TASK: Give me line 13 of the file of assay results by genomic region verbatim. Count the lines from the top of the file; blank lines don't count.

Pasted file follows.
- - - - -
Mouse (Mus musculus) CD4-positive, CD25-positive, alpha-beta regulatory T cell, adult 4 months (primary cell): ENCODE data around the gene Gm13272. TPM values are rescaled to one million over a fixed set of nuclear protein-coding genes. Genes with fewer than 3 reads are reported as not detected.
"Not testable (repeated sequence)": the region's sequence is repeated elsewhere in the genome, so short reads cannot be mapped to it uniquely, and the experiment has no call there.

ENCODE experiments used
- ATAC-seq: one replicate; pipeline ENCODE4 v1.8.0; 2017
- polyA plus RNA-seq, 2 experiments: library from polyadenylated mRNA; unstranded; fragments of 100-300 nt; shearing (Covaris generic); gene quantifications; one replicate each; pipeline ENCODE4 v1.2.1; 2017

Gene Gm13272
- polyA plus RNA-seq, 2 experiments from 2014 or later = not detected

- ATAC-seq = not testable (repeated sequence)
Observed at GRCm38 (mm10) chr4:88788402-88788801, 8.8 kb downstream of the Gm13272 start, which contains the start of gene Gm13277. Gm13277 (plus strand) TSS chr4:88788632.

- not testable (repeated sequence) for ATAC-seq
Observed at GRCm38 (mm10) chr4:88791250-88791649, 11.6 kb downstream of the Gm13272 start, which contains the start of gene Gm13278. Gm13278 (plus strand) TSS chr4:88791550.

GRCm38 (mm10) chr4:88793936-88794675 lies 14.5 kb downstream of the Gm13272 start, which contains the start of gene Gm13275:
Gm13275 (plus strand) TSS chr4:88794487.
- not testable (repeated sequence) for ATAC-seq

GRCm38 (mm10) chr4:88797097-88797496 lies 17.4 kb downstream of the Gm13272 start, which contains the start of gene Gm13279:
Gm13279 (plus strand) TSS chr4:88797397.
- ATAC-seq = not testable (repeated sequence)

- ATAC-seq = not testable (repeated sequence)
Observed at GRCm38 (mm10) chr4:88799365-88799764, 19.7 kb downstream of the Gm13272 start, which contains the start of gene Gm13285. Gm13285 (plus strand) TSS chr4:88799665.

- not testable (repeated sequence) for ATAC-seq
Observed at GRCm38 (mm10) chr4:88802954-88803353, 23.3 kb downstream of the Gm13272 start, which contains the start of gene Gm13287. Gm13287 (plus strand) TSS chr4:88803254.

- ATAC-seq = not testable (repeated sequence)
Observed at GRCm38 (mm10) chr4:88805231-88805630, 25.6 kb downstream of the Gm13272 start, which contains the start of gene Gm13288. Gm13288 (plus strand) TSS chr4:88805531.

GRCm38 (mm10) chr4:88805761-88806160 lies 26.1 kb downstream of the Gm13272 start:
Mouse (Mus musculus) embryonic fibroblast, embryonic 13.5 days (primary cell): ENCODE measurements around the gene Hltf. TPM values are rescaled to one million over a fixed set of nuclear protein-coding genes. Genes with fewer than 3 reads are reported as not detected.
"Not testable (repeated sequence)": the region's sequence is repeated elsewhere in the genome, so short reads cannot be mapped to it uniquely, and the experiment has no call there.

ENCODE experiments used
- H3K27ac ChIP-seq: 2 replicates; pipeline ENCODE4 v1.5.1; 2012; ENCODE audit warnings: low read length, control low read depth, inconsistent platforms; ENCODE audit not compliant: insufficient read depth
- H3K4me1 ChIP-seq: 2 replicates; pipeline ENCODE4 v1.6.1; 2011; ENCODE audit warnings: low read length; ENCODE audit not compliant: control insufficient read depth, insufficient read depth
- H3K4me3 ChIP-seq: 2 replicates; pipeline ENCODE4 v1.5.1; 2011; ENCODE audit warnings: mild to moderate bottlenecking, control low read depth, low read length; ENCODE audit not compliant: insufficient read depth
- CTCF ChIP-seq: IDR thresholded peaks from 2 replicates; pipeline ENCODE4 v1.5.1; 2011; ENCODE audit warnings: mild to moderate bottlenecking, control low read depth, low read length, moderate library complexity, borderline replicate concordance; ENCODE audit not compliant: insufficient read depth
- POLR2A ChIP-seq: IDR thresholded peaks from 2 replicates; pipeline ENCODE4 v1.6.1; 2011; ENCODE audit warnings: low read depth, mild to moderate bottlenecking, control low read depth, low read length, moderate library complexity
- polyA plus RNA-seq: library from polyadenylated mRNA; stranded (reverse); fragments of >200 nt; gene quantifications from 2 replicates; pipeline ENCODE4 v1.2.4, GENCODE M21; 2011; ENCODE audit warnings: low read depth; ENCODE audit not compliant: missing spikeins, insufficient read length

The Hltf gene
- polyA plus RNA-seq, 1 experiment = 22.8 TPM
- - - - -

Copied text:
Gm13275 (plus strand) TSS chr4:88794487.